All love along Horns’ O-Line
By Habeab Kurdi
It may be cheesy, but hey, the Longhorns reside in Austin, so bring on the queso.
Texas’ love for each other is spilling onto the field and into their love of the fourth quarter. The surging offensive line exemplifies the intertwined culture permeating the Texas football team on this run back to the Top 10.
The Horns talked about finishing to anyone who would listen, from the start of the preseason on through Oklahoma, and the Texas offense finished the fourth quarter imposing its will to end the game for a second-straight week.
Love is all they needed, according to senior right guard Elijah Rodriguez, to win last weekend against rival Oklahoma in the Red River Showdown, and on through the rest of the year.
“I’ve learned that we all love each other a whole lot and that the love is real,” Rodriguez said. “I learned we’ve been training for the fourth quarter all year long. And we are a fourth quarter team, that’s the quarter that we thrive in.” [place_ad_1]
Love In Queso Emergency
Back bolstering the action in the middle, junior center Zach Shackelford is more than happy being cheesy when it comes to the strength forged on the O-line.
“I do, I genuinely love those guys as brothers, as teammates, I’d do anything for them,” said Shackelford, who is back to full health after missing time with injury. “When I see the whole line, after the game wearing the ‘Golden Hat,’ it gives me such great joy because I feel like I was a part of that and I could get us all on the same page and stuff like that.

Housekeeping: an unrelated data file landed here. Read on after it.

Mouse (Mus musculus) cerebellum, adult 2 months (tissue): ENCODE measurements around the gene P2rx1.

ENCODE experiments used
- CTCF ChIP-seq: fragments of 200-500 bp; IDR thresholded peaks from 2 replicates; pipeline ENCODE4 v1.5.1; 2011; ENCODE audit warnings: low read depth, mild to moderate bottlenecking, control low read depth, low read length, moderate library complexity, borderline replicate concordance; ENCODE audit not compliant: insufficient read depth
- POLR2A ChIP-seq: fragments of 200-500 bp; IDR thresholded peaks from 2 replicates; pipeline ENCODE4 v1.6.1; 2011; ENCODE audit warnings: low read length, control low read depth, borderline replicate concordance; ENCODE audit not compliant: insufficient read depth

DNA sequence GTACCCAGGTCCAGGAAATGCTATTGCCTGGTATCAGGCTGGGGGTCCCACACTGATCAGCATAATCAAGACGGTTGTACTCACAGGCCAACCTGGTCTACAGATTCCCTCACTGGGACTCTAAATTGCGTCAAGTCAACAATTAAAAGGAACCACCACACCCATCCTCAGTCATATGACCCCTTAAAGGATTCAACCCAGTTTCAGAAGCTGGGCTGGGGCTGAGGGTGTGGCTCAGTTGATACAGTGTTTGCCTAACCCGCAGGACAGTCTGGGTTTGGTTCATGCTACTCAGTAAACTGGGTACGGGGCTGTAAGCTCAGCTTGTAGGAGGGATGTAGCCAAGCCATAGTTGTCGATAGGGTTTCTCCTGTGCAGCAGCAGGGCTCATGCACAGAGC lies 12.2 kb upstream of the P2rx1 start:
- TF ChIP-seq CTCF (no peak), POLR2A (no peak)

“Not necessarily for me but for the guys in that room I just care so much about.”
Westlake alums Sam Ehlinger and Breckyn Hager had a bit to do with the newest member of the offensive line, Calvin Anderson, coming on board. Anderson, a senior, transferred from Rice to be a part of “something special” that he could see happening on the Forty Acres.
“I’m very thankful to be part of a culture like that,” said the left tackle Anderson. “I saw Sam — a young QB with fire in his eyes that wanted to do something special, doing something special for his family, doing something special for this university. He loves Texas. The fire in their eyes I saw was ‘be a part of this something special here.’”
Blocking with a purpose all over the field, the Texas wide receiver feel the love the same way the whole team has taken notice.
Johnson passionately described the sidelines and the feel of the team following the win. The feeling is Texas can win against the Sooners Saturday because of their kinship.
“These group of guys — I wouldn’t rather be on the field with any other group of guys,” Johnson said. “We’re just so tight and, the defense believes in offense, offense believes in the defense, no matter what adversity we’re going against.”
Nasty Harmony In-Tune
As a lead nearly evaporated in the second half against Kansas State, and then Oklahoma, there was no panic by the Longhorns. The offense promptly finished off a nearly six-and-a-half minute drive to close out the game against the Wildcats, then pushed forward to finish off Oklahoma by putting freshman Cameron Dicker in position to boot through the game-winning field goal.
“I’ve learned that guys — like I said before, because they love each other so much — they’re gonna work extremely hard for the love of their brothers,” Rodriguez said. [place_ad_1]